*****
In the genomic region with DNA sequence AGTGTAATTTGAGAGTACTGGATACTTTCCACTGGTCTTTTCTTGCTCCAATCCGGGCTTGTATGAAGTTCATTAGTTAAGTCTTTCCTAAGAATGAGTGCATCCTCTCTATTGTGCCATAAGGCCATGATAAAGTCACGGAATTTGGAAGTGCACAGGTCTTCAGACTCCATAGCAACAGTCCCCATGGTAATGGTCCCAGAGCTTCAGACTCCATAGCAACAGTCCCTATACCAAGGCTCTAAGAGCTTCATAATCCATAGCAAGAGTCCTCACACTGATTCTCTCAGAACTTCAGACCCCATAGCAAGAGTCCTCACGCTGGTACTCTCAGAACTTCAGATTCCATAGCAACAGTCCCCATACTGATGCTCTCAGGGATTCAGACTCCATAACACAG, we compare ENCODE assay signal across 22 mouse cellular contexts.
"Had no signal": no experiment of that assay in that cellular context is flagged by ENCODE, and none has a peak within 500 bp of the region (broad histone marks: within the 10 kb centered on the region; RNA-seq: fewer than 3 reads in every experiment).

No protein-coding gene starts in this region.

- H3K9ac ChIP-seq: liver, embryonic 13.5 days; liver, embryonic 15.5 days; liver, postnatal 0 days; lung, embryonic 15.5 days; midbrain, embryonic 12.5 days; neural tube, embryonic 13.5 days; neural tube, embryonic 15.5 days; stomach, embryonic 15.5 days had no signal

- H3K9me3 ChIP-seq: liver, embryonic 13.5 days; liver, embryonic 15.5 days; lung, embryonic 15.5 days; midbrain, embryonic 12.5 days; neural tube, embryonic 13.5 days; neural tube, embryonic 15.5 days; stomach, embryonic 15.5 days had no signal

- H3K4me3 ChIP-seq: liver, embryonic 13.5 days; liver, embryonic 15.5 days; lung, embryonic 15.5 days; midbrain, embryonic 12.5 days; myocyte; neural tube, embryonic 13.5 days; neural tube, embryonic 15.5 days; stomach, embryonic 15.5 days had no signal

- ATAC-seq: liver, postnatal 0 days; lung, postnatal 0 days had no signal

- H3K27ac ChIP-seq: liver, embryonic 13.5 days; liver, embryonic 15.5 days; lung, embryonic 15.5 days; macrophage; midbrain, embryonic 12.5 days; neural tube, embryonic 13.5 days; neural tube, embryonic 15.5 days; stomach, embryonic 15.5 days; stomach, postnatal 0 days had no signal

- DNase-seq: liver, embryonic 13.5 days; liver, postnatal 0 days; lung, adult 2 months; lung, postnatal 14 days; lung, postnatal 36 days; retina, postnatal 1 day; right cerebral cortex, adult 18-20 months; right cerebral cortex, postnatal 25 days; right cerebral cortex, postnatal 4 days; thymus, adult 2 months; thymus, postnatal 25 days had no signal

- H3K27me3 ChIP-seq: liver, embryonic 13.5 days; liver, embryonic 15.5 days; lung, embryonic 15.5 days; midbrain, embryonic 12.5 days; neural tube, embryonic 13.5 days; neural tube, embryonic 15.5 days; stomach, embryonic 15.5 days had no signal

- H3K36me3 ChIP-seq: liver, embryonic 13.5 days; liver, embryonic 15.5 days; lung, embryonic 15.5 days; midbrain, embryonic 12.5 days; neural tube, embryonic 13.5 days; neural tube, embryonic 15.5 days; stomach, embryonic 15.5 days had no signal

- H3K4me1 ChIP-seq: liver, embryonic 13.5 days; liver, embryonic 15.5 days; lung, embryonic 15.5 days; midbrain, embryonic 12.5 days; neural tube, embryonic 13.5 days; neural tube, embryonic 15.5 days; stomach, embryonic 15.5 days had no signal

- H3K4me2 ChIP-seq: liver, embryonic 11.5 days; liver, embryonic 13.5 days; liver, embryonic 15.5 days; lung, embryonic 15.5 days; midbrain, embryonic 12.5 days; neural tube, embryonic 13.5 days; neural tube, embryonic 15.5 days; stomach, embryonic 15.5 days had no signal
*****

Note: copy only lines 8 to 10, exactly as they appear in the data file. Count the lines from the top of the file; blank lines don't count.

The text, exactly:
- H3K27ac ChIP-seq: liver, embryonic 13.5 days; liver, embryonic 15.5 days; lung, embryonic 15.5 days; macrophage; midbrain, embryonic 12.5 days; neural tube, embryonic 13.5 days; neural tube, embryonic 15.5 days; stomach, embryonic 15.5 days; stomach, postnatal 0 days had no signal

- DNase-seq: liver, embryonic 13.5 days; liver, postnatal 0 days; lung, adult 2 months; lung, postnatal 14 days; lung, postnatal 36 days; retina, postnatal 1 day; right cerebral cortex, adult 18-20 months; right cerebral cortex, postnatal 25 days; right cerebral cortex, postnatal 4 days; thymus, adult 2 months; thymus, postnatal 25 days had no signal

- H3K27me3 ChIP-seq: liver, embryonic 13.5 days; liver, embryonic 15.5 days; lung, embryonic 15.5 days; midbrain, embryonic 12.5 days; neural tube, embryonic 13.5 days; neural tube, embryonic 15.5 days; stomach, embryonic 15.5 days had no signal